Labor releases infrastructure policy document


Rail and road construction central to freight spend if ALP is elected

Labor releases infrastructure policy document
Anthony Albanese launching the policy at Port Botany with Bill Shorten.

 

The Australian Labor Party has promised it will accelerate freight transport infrastructure spending if elected.

Road and rail spending dominate this part of the ALP’s election platform.

Much of this would centre on New South Wales, with Port Botany rail capacity to be raised through a an equity injection into the Australian Rail Track Corporation.

Labor would also boost freight movement around Port Kembla by investing in the Maldon to Dombarton rail project.

The Inland Rail scheme, most of which is located in NSW, would also get attention.

Elsewhere, it will invest in Victoria’s Murray Basin Rail Project and the Gladstone Port Access Road in Queensland.

In Perth, Labor would invest in an Outer Harbour study to address the long-term issues in Perth’s port needs as an alternative to the poorly-planned Perth Freight Link, which has been halted by the courts on environmental grounds.

NSW would also gain from road spending, specifically on continuing the Pacific Highway duplication, but would share such largesse with Queensland’s Bruce Highway.

Transport spokesman Anthony Albanese has taken the Coalition to task for falling behind Labor’s pace on these projects and the election policy echoes those attacks.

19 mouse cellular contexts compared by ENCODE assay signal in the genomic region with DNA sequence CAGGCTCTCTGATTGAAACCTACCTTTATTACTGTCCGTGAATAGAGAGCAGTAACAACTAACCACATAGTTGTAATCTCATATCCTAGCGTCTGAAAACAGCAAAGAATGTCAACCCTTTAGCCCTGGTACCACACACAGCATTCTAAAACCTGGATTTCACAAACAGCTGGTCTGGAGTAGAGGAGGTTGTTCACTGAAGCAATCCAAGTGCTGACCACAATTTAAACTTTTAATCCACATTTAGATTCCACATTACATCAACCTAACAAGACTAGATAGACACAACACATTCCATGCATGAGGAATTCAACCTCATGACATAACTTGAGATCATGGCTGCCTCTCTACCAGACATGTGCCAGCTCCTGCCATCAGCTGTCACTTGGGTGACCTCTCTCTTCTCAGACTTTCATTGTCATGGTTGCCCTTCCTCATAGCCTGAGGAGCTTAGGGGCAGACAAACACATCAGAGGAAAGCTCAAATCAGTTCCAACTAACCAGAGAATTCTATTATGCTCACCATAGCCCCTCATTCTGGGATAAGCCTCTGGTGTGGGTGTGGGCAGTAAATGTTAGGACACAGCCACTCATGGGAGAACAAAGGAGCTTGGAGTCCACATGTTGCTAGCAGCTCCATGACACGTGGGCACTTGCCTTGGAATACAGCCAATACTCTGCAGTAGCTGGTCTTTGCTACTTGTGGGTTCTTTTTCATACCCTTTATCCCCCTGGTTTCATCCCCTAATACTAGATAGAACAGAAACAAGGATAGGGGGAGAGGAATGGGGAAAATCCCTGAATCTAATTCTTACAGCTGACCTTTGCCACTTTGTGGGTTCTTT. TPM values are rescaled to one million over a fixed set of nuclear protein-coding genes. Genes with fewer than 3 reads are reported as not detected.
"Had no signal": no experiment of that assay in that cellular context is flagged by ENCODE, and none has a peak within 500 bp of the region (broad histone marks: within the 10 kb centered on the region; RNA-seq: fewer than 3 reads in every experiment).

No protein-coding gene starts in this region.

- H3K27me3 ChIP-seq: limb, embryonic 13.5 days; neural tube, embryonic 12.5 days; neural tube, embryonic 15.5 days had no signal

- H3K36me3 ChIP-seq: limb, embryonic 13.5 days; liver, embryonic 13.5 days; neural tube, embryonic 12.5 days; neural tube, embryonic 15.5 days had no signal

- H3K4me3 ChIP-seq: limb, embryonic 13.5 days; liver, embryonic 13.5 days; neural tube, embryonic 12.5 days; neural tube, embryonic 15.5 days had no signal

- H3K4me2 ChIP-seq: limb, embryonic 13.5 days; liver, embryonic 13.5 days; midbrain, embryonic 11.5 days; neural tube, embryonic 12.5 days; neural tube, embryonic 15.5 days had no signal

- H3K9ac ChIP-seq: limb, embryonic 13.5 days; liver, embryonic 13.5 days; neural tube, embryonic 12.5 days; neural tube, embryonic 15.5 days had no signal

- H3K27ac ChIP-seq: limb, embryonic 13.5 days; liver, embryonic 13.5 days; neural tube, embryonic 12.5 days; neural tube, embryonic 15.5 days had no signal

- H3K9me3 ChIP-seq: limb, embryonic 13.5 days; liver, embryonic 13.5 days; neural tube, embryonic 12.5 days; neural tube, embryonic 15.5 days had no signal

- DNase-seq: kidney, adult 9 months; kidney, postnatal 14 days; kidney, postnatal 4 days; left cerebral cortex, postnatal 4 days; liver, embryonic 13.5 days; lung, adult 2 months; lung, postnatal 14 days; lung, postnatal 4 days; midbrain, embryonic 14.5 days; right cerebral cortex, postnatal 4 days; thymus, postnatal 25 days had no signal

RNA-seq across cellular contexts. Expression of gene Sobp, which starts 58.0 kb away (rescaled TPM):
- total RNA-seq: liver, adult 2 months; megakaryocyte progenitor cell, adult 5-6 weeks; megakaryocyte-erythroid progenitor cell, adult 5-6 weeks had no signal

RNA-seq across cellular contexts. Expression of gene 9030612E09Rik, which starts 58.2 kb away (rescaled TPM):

It did nominate dollar amounts for other particular road projects.

In Victoria, this includes $356 million for the M80 Western Ring Road upgrade and $177 million for the Craigieburn, O’Herns and Bridge Inn roads, which are part of the Melbourne Outer North to CBD capacity upgrade.

If elected, it would upgrade Queensland’s Ipswich Motorway from Rocklea to Darra and invest $168 million for the M1 Pacific Motorway Gateway Merge Upgrade, $80 million on Perth’s North Lake Bridge and $88 million in the Wanneroo and Roe Highway overpasses.

The Northern Territory would receive $58 million for regional and remote roads.

Labor pledges to "restore the Coalition’s $100 million funding cut to Tasmania’s Midland Highway project taking the total commitment to $500 million".

A Labor government would establish an independent expert panel in its first 100 days to determine the revised structure of the strengthened Infrastructure Australia and to develop rules around the new financing mandate.

The panel will report within six months of the election.

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